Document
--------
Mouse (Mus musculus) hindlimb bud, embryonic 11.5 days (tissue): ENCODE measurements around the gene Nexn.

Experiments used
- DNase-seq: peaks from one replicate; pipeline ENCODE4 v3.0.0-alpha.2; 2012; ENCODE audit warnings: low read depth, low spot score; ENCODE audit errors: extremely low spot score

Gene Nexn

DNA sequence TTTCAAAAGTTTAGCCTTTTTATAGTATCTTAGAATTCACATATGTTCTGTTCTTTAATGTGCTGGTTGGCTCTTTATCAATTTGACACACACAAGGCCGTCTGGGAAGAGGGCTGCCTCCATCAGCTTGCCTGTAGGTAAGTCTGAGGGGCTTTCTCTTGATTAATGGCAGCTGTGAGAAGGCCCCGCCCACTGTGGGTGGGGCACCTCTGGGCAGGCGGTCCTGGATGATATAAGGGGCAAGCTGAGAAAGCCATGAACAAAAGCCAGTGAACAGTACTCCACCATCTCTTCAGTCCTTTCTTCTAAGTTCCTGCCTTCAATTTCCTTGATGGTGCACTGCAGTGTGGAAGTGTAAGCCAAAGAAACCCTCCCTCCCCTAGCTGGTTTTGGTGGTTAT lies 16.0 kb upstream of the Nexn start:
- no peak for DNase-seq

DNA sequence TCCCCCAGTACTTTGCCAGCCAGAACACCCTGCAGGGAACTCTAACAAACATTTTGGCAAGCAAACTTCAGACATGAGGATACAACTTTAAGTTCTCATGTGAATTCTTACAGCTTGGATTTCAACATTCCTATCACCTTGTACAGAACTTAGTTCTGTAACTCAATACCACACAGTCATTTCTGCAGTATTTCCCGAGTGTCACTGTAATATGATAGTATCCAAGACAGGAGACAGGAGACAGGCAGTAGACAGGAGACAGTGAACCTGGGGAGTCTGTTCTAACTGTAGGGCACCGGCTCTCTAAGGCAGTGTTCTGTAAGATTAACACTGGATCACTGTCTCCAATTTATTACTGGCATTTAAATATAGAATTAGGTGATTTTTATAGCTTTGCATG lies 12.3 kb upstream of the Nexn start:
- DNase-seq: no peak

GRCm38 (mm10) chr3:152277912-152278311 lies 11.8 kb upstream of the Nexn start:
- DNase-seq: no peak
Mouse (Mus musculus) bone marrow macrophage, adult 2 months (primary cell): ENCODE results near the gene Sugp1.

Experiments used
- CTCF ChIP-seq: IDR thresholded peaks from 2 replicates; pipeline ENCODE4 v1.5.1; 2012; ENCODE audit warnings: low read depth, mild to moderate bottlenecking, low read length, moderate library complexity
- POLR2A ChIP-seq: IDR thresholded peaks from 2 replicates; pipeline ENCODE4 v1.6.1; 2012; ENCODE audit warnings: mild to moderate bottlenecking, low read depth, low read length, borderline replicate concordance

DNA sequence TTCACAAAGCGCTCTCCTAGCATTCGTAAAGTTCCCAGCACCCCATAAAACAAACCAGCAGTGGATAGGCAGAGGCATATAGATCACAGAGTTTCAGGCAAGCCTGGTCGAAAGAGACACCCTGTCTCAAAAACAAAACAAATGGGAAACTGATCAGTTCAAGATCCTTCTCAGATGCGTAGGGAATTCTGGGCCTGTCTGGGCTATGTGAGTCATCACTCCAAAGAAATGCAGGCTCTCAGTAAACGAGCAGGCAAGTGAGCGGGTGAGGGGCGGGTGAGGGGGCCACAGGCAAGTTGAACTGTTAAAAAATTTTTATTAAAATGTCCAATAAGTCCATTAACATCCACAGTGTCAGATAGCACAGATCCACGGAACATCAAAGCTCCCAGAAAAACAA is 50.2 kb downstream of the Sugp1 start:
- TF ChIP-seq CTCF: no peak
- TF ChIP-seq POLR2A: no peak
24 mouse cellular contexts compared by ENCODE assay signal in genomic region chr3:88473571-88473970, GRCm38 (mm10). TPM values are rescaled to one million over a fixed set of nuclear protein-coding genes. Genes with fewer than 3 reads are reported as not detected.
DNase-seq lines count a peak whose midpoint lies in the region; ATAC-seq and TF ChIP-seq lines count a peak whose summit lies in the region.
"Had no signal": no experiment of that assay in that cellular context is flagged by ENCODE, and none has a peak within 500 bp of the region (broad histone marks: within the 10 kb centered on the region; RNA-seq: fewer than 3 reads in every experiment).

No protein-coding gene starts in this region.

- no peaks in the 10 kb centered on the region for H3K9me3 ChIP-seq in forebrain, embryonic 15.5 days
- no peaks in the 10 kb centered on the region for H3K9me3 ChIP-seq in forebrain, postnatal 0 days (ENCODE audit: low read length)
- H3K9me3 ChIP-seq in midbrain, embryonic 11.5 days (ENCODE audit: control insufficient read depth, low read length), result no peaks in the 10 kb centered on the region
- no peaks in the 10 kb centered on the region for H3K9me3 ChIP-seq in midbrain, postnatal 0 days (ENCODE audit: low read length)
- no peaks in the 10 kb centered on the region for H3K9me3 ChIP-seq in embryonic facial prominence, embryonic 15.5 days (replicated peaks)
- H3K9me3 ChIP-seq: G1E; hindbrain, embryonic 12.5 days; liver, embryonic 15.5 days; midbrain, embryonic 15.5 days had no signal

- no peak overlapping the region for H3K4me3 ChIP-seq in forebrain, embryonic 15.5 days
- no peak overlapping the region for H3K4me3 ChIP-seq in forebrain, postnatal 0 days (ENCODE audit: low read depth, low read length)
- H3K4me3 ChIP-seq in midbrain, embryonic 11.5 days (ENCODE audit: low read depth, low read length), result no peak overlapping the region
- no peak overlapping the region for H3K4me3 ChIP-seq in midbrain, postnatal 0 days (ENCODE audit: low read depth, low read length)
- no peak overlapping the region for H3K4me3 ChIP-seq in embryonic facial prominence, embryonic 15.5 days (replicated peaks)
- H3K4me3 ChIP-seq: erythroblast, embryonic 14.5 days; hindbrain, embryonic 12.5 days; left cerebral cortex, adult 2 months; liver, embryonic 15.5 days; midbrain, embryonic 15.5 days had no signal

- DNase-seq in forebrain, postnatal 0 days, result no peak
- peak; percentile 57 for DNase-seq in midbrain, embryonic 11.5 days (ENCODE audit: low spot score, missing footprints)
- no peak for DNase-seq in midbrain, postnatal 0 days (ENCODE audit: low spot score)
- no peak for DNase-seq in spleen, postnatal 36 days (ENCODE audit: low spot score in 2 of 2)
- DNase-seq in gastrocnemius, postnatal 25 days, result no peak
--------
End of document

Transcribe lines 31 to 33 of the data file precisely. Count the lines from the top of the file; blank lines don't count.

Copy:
- no peak overlapping the region for H3K4me3 ChIP-seq in midbrain, postnatal 0 days (ENCODE audit: low read depth, low read length)
- no peak overlapping the region for H3K4me3 ChIP-seq in embryonic facial prominence, embryonic 15.5 days (replicated peaks)
- H3K4me3 ChIP-seq: erythroblast, embryonic 14.5 days; hindbrain, embryonic 12.5 days; left cerebral cortex, adult 2 months; liver, embryonic 15.5 days; midbrain, embryonic 15.5 days had no signal